I recently engaged in a fruitful conversation on the DaggerXL forums with another DF hacker called DigitalMonk, whose specialty is Daggerfall’s textures. His interest was piqued when I made an informal comment regarding UV generation. After bouncing a couple of posts off each either, DigitalMonk’s thoughts and observations resulted in improvement to my current method of UV generation. He also made a discovery that will result in yet another improvement down the track. If you want to track the whole conversation, read back from here. I will summarise the outcome below so you don’t have to re-read the whole thread unless you want to.

Anyone who used Daggerfall Explorer would have noticed some 3D objects have skewed textures. At the core of this problem is how Daggerfall stores UV coordinates (UV mapping is a way of describing how textures are painted on a mesh). Rather than storing a value from 0.0 to 1.0 for every point, Daggerfall only describes UV coordinates for the* first three points *of any face (and optionally on the fourth point, but research has shown DF does not use this value). This probably doesn’t sound so bad, triangles only have three points right? Unfortunately Daggerfall doesn’t use triangles to describe 3D objects, it uses ngons that can exceed a dozen points per face. With only the first three UV coordinates to work from, the problem is how do we calculate UVs for the remaining points? Check out the main article on the UESP for more information on the problem and the solution we’ve been using up until now. You get some feeling from this short article on how much special handling is needed to cover all possible faces.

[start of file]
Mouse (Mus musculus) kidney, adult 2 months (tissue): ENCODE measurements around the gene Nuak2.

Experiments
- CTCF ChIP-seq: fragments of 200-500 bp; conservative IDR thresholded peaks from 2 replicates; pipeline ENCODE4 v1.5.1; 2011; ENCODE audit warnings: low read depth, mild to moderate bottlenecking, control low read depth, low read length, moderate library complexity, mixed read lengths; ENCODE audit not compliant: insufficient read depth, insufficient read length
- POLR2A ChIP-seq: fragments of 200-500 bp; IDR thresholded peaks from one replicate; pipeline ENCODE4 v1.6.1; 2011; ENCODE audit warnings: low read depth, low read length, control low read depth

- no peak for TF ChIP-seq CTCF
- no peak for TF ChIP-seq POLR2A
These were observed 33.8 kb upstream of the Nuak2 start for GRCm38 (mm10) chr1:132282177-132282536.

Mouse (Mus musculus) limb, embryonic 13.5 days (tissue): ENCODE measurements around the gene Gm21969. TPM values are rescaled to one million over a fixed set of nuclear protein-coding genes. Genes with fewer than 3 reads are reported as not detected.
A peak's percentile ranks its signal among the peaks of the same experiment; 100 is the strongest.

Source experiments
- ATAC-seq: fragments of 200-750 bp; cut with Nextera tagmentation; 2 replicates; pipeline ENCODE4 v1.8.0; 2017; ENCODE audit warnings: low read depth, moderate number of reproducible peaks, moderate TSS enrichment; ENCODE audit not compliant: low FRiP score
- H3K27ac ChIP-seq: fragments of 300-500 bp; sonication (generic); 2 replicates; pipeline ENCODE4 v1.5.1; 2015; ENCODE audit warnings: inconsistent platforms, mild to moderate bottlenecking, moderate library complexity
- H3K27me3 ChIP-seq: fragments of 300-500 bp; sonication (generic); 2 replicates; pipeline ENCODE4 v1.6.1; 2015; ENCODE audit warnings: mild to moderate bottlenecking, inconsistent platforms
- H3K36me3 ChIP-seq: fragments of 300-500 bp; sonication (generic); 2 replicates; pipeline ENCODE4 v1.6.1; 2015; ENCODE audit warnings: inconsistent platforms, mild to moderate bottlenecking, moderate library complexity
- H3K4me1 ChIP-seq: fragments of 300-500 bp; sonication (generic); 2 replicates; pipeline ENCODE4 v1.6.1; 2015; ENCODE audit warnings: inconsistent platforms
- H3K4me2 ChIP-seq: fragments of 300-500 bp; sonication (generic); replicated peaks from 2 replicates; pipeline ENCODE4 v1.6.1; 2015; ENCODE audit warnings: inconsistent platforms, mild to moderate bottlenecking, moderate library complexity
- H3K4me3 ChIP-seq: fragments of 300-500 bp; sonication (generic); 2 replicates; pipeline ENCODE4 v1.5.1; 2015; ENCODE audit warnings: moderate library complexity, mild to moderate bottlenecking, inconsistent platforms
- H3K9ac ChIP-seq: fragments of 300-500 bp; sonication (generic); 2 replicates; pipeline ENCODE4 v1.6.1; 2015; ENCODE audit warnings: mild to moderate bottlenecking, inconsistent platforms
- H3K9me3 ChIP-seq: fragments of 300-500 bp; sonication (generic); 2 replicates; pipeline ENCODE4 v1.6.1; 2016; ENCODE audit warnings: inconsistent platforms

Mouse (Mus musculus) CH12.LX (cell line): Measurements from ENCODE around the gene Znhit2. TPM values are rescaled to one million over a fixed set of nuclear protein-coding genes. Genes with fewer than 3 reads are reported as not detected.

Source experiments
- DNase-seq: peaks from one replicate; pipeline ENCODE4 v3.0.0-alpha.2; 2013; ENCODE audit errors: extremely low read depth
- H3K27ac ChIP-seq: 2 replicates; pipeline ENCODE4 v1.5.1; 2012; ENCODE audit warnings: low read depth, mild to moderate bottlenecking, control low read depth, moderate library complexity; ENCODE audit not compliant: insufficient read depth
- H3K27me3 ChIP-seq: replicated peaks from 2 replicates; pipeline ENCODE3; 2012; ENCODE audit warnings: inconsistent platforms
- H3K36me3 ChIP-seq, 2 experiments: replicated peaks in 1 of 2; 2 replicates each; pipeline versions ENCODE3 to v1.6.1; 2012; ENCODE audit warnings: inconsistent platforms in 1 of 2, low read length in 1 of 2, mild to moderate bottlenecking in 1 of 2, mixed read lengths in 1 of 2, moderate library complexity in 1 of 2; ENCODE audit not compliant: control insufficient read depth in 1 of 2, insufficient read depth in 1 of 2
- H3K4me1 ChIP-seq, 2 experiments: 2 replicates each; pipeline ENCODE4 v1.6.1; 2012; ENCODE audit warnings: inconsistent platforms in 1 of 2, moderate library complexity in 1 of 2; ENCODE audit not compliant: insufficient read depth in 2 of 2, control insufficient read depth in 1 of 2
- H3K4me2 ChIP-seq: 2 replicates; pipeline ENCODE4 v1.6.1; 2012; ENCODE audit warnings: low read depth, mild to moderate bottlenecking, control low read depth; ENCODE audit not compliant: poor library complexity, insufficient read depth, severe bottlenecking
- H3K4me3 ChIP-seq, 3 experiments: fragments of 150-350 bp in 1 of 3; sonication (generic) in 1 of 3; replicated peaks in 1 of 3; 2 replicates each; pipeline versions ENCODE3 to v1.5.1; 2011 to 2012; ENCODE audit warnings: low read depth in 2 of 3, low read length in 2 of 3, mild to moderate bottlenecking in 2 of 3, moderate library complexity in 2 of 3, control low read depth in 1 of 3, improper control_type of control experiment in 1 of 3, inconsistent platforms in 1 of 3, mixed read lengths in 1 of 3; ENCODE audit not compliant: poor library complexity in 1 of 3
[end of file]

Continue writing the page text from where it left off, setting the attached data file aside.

The problem with this solution is the constructed matrix can generate UVs that look a little weird, even when the determinant for that linear equation believes the face should be solvable. There are also multiple linear equations based on whether the face is coplanar to XZ, XY, YZ, etc. When UV generation failed, branching logic was needed to post-fix the UVs for certain faces, or skip the matrix generator for another technique, or just slap the correct UVs on directly. All of this made UV generation a bloated exercise that was tricky to debug. Fixing one problem would often break something else. All in all, there are three classes of texture problems:

**Type 1**. These are faces for which UVs cannot be generated using the existing linear equations, or are generated incorrectly.**Type 2**. These are faces with bad source UVs (i.e. the coordinates are incorrect in Daggerfall’s files). Check out the eastern side of Wayrest Castle in-game for an example of this problem. This class of problem is visible inside the game.**Type 3**. I used to think these were Type 2 problems, but DigitalMonk discovered these source UVs actually have extra bits packed into the coordinate. By removing these bits, the UV coordinate works as expected. This class of problem is not visible in the game, meaning Daggerfall uses these bits for some purpose, or at the very least just strips them out.

After my conversation with DigitalMonk, I’ve made some improvements to my UV generation that removes all Type1 problems with no special handling required. I managed this after realising UV generation is really just a 2D problem in 3D space. All of those extra linear equations were only needed due to the extra degree of freedom. By moving all the points into 2D first, I would only need the single XY linear equation to solve for all possible faces.

This worked perfectly, and allowed me to remove *all *my special handling. Below are a couple of screenshots from the test block viewer. The screenshots on the left demonstrate some problem faces with all special handling disabled. You don’t see these problems in the RDB Block Viewer demo included with DFConnect because of that special handling. On the right is the same scene using the new UV generator, with absolutely no special handling. All UV coordinates “just work”.

The next step will be to strip those extra bits for Type3 problems, and eventually write a simple UV patching function for the worst Type2 problems. Once this is completed, UV generation in DFConnect will be almost perfect.

I can’t thank DigitalMonk enough for taking the time to clarify the various UV problems and help me reach a better solution. Cheers mate.